The city’s bid to “turn around” 33 struggling schools is politically motivated and should be quashed, according to the head of the city’s principals union.

The city is days away from submitting a formal request for State Education Commissioner John King to release millions of dollars in federal funding for the 33 schools even though the city has not yet negotiated new evaluations with the teachers union.

Ernest Logan, president of the Council of School Supervisors and Administrators, sent a letter to King Tuesday urging him to reject the city’s request. Logan charges that the city’s announcement last month that it would abandon two in-process school improvement strategies, “transformation” and “restart,” was meant only to sidestep a requirement that the city negotiate with CSA and the United Federation of Teachers. Without an agreement, King froze federal funds to the schools last month.

“Simply stated, if the Turnaround model were the most educationally sound plan of intervention for the 33 schools, it would have been selected for any or all of them in 2010 and 2011,” Logan writes. “It was not. It is being proposed now only as a means of evading the … evaluation requirements.”

The city is required to negotiate new evaluations in order to receive federal funds and, in a plan Gov. Andrew Cuomo announced last month, additional state school aid. But Cuomo also said he would push changes to the state’s 2010 evaluation law if districts do not adopt new evaluations by mid-month. City officials are lobbying legislators to take that route, even though a statewide teachers union, NYSUT, has said it is on the verge of agreement for nearly all districts other than New York City.

In his letter, Logan argues that turnaround, which requires some principals and half of teachers to be replaced, would undo gains the schools have started to show since receiving federal improvement funds.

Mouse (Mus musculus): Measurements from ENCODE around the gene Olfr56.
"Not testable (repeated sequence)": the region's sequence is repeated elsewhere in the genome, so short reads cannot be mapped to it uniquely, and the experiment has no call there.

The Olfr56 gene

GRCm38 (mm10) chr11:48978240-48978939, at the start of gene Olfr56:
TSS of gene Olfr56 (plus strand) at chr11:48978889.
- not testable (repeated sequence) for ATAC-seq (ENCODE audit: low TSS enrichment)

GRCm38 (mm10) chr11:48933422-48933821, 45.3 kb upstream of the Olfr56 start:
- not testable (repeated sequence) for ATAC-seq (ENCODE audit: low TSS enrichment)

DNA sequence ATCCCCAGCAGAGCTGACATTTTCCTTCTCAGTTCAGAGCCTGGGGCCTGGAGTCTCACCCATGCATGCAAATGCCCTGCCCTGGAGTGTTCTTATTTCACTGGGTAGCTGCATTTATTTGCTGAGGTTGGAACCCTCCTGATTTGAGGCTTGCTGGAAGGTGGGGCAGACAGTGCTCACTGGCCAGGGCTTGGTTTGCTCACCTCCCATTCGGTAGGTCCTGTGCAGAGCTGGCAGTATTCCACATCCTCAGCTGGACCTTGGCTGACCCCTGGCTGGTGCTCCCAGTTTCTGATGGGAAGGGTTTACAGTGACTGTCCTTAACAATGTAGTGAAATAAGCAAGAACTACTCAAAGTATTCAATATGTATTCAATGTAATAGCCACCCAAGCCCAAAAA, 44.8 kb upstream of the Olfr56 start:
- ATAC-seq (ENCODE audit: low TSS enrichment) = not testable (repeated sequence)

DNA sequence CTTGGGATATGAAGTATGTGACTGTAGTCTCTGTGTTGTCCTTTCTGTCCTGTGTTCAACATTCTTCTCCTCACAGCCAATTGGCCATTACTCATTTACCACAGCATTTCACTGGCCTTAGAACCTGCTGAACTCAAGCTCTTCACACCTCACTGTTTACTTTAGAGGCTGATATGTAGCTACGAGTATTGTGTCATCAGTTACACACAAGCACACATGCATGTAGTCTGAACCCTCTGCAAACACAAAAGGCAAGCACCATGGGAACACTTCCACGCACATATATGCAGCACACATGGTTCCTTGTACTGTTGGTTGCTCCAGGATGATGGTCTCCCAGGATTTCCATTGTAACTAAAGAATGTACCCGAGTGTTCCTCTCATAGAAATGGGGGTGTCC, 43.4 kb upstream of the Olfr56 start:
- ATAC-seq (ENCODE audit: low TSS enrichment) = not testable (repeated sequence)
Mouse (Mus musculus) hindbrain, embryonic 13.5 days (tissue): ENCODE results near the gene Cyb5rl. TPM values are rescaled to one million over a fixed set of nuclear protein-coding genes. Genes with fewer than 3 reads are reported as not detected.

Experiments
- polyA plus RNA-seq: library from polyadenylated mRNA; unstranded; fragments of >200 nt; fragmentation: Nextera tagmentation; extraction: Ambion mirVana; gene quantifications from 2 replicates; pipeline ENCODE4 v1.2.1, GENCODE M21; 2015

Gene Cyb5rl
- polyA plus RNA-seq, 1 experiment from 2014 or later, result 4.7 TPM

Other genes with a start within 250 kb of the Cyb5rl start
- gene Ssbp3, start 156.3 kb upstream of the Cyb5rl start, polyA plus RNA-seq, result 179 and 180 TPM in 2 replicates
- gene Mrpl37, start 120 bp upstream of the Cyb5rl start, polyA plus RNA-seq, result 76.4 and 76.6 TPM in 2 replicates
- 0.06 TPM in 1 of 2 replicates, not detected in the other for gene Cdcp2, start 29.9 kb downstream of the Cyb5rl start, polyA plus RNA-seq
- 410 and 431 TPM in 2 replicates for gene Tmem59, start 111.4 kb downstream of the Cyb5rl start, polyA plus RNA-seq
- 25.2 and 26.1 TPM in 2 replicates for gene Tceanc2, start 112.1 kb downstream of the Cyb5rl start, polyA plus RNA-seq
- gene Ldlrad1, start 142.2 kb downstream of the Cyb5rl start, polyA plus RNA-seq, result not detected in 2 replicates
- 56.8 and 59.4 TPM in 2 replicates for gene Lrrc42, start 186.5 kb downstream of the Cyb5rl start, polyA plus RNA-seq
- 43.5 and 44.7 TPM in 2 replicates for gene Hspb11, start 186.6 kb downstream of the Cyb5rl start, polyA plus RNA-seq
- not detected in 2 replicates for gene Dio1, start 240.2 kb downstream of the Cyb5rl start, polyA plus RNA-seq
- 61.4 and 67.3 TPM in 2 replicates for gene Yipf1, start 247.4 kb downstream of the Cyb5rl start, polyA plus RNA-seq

“The one step forward these schools have taken through the transformation and restart reforms will move two steps backward with the disruption resulting from the turnaround requirements,” he writes.

Logan also raises questions that have vexed principals, teachers, and members of the public: How can the city afford a plan that could land nearly 2,000 teachers in the Absent Teacher Reserve, where they will draw full salaries while working as substitutes? Since the city is technically closing the schools, how can the schools remain eligible for federal funds meant to help existing schools improve? And since the state froze the schools’ federal funds because the city and union could not agree on new evaluations, why should it release the funds when new evaluations are still not in place?

The city’s formal applications for the funds are due Feb. 10 and must detail the costs and benefits for each school. King has said that it would take several weeks for the state to review the applications but that the city’s plan is “approvable.”

The deadline that Cuomo set for districts to settle on new evaluations falls between when the city’s turnaround applications are due and when King will approve or reject them.

Logan’s complete letter to King is below.